Bhutan’s growing Traffic problems

Bhutan has around 67,000 vehicles and in 2012 itself there were around 26,000 cases of traffic violations across the country with around 17,000 just in Thimphu. There were also 96  deaths in the last one year. These numbers have all been increasing at an alarming rate in the last few years.

The above figures tell us several things. One is that we are a nation of inexperienced and bad drivers. The other is that too many people are still driving under the influence of alcohol. It also shows that there are many car license holders whose driving skills don’t necessarily justify their driving licenses. The figures also show a welcome and unprecedented level of checking by the Traffic Police.

What is a matter of serious concern is the consequent number of dead and injured. In a country where even a large natural disaster does not claim more than a dozen lives the high number of traffic related deaths every year is tragic and unacceptable.

There are several causes of these traffic violations and accidents but some trends are emerging.

One cause is the rise of young, brash and at times ‘high’ drivers who often end up operating the biggest vehicles like for e.g. Tipper Trucks, Excavators and also now City Buses. The tipper trucks driven by these young drivers have become a particular nationwide traffic menace operating from construction sites and mines.

Another danger group is intoxicated drivers visible particularly on Friday and Saturday nights who at times treat even busy streets like Formula 1 racing tracks.

A third problem group are new drivers with limited experience who have just managed to get their driving licenses and lack the confidence or skill to drive and often end up in problems.

It is also not uncommon to see government vehicles being driven brashly by government or corporate drivers who know that even if the car does get into an accident, the money will be coming from the government.

Though small in number but making up for it in speed and the number of near accident situations they create are ‘meat vehicles’ who can be found making two trips a day from Phuntsholing to Thimphu.

Then there are group of ‘bad apple’ drivers who overspeed, constantly violate traffic rules, honk loudly at the slightest provocation and will keep repeating their mistakes unless stopped by the traffic police or a bigger car.

Rude and impatient taxi drivers that treat the roads like their personal driveways and other drivers as intruders is becoming common place.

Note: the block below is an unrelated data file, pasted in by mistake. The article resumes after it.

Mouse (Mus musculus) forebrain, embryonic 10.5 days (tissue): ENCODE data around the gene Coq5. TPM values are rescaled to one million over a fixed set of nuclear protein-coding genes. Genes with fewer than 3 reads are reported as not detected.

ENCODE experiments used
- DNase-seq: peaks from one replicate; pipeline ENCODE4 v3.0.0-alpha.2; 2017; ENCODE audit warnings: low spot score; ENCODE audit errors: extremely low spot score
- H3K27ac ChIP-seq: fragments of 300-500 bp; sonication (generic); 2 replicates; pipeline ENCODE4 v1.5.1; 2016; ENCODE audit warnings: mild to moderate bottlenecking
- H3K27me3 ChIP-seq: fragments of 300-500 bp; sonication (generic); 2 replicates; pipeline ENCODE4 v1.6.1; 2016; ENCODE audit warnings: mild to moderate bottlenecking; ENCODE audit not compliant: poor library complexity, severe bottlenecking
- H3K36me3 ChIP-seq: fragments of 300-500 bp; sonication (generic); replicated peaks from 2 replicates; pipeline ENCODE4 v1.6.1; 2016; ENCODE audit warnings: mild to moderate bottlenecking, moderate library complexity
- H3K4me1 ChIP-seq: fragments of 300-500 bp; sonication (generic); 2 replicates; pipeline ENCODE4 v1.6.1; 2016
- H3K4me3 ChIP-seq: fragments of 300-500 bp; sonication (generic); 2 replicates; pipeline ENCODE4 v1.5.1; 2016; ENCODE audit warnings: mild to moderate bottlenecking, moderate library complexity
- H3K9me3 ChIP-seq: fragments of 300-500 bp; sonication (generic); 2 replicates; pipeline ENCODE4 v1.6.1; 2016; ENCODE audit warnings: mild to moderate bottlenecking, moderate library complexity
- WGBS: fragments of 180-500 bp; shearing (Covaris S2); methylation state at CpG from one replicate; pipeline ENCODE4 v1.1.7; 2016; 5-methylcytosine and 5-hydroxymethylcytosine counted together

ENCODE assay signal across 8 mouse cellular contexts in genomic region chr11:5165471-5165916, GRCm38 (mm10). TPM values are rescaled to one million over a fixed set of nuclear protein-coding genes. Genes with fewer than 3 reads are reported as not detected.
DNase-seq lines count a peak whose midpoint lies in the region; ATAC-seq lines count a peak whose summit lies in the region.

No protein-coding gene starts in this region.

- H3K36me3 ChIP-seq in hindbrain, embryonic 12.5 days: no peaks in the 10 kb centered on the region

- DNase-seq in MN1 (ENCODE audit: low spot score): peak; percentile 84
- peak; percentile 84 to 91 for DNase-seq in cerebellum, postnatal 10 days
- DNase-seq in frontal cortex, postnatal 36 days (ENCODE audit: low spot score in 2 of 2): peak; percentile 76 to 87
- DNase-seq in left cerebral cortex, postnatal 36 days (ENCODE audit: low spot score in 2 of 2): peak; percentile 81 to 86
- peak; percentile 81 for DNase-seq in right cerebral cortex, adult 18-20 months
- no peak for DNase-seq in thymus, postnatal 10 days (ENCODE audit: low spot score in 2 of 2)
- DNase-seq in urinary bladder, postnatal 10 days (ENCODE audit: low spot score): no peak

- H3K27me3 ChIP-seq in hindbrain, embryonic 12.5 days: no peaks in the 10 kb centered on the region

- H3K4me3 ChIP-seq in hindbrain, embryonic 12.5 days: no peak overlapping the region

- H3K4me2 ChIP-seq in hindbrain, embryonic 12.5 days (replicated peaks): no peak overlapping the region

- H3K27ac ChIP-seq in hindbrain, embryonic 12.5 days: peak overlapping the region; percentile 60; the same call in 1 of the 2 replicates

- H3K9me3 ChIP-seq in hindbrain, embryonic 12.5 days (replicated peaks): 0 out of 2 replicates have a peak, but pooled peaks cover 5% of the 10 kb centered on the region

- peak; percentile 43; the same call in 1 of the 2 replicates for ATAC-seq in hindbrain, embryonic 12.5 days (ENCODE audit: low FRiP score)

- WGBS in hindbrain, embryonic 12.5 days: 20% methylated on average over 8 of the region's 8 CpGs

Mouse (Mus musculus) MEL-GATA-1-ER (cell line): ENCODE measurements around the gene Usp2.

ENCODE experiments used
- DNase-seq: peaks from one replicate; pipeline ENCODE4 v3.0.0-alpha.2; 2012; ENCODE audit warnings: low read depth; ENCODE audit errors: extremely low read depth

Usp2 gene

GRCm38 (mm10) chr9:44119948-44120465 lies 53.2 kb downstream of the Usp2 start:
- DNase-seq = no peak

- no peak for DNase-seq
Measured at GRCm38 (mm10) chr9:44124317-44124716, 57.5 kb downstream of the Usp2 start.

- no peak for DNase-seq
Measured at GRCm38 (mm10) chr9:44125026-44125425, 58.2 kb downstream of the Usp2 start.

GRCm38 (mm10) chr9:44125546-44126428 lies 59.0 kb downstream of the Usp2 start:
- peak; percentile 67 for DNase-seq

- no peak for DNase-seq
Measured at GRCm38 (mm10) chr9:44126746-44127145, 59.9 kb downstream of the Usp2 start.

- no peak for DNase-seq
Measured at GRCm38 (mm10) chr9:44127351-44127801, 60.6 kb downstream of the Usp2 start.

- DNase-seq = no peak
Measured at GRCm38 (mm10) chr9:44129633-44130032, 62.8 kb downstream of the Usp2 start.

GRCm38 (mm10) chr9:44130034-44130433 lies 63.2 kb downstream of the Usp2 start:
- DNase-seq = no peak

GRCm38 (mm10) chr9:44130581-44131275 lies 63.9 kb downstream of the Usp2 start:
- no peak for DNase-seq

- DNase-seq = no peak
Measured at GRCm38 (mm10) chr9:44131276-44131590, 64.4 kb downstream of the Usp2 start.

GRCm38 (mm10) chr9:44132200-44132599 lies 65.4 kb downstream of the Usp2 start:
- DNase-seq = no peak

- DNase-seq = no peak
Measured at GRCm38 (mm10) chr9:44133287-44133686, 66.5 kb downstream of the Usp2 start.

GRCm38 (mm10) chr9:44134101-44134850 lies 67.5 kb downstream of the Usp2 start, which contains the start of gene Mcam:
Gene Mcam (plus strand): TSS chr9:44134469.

Apart from people and their cars one major factor in accidents is the nature of the road and transport infrastructure.

In terms of sheer number of deaths and car accidents Thimphu’s overrated ‘Expressway’ is more unsafe to drive on than the landslide prone Sorchen and Jumja points on the Thimphu-Phuntsholing highway.

Thimphu’s Expressway which is no longer an Expressway is an example of planning and maintenance gone badly wrong. Concepts as simple as an over foot bridge or subway  for pedestrians to cross the street are absent while green railings held together by rotting sticks have already caused many accidents.

Drivers still don’t know which lanes to stick too with some driving too fast.  Taxis park randomly in the middle of the Expressway to pick up passengers and street lights are not functioning in many places.  While all of this happens, the only stakeholder who is doing something about it is the Traffic Police as others like Thimphu Thromde, MoWHS and RSTA remain oblivious to what is a major transport problem.

Another example of infrastructure related accidents is the the broadening of the Thimphu-Paro highway. There was a dramatic increase in the number of car accidents on the wider road as drivers drove at speeds which are not feasible in our mountainous terrain.

Bhutan has far too many traffic accidents and deaths many of which have been seared painfully into the nation’s modern conscience. There are those who accept this as a price for development. However, this explanation is not acceptable as the twin measures of catching bad drivers and improving our road infrastructure can greatly reduce accidents in the country.

The whole vehicle licensing system should not be designed to allow in the least competent, but be made more stringent to allow only good drivers on the street. Lawmakers should look at the possibility of tougher traffic laws. The RBP’s strong vigilance should continue and the government should provide more budget for procurement of necessary equipment like speed guns.

Ordinary drivers should also not hesitate to report particularly bad driving along with their number plates.

As the number of vehicles increases in the future the government and relevant agencies should also get their act together to preserve the life and safety of Bhutanese citizens on the road.

QUOTE

“A society sufficiently sophisticated to produce the internal combustion engine has not had the sophistication to develop cheap and efficient public transport?”
Ben Elton

About The Bhutanese

5 comments